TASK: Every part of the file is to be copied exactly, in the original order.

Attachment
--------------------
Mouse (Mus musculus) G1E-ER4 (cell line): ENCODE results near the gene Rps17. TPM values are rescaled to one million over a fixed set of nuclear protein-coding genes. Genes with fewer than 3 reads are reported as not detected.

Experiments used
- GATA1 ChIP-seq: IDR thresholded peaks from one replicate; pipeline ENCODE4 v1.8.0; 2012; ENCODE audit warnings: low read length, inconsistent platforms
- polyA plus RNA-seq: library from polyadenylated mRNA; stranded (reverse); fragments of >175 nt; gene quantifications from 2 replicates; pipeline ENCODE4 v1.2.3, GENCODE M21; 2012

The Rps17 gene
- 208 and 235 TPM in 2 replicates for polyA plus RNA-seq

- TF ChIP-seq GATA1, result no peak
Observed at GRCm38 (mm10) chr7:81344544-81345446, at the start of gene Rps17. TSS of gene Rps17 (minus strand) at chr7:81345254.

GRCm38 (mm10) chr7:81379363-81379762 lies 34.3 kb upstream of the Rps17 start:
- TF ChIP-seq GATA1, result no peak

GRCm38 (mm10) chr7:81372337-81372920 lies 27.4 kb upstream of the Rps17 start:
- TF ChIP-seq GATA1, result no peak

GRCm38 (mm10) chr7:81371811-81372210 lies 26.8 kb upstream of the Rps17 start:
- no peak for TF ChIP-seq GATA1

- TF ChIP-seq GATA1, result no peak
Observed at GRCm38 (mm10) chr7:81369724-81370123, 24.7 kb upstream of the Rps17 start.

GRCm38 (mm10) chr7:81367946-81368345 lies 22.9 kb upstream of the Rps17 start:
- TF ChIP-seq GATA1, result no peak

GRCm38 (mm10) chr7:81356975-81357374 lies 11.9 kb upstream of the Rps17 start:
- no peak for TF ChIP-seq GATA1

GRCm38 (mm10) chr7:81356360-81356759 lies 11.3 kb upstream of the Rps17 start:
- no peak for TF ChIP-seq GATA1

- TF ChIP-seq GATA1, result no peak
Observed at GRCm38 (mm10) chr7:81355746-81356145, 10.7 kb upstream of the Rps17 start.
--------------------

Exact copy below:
Mouse (Mus musculus) G1E-ER4 (cell line): ENCODE results near the gene Rps17. TPM values are rescaled to one million over a fixed set of nuclear protein-coding genes. Genes with fewer than 3 reads are reported as not detected.

Experiments used
- GATA1 ChIP-seq: IDR thresholded peaks from one replicate; pipeline ENCODE4 v1.8.0; 2012; ENCODE audit warnings: low read length, inconsistent platforms
- polyA plus RNA-seq: library from polyadenylated mRNA; stranded (reverse); fragments of >175 nt; gene quantifications from 2 replicates; pipeline ENCODE4 v1.2.3, GENCODE M21; 2012

The Rps17 gene
- 208 and 235 TPM in 2 replicates for polyA plus RNA-seq

- TF ChIP-seq GATA1, result no peak
Observed at GRCm38 (mm10) chr7:81344544-81345446, at the start of gene Rps17. TSS of gene Rps17 (minus strand) at chr7:81345254.

GRCm38 (mm10) chr7:81379363-81379762 lies 34.3 kb upstream of the Rps17 start:
- TF ChIP-seq GATA1, result no peak

GRCm38 (mm10) chr7:81372337-81372920 lies 27.4 kb upstream of the Rps17 start:
- TF ChIP-seq GATA1, result no peak

GRCm38 (mm10) chr7:81371811-81372210 lies 26.8 kb upstream of the Rps17 start:
- no peak for TF ChIP-seq GATA1

- TF ChIP-seq GATA1, result no peak
Observed at GRCm38 (mm10) chr7:81369724-81370123, 24.7 kb upstream of the Rps17 start.

GRCm38 (mm10) chr7:81367946-81368345 lies 22.9 kb upstream of the Rps17 start:
- TF ChIP-seq GATA1, result no peak

GRCm38 (mm10) chr7:81356975-81357374 lies 11.9 kb upstream of the Rps17 start:
- no peak for TF ChIP-seq GATA1

GRCm38 (mm10) chr7:81356360-81356759 lies 11.3 kb upstream of the Rps17 start:
- no peak for TF ChIP-seq GATA1

- TF ChIP-seq GATA1, result no peak
Observed at GRCm38 (mm10) chr7:81355746-81356145, 10.7 kb upstream of the Rps17 start.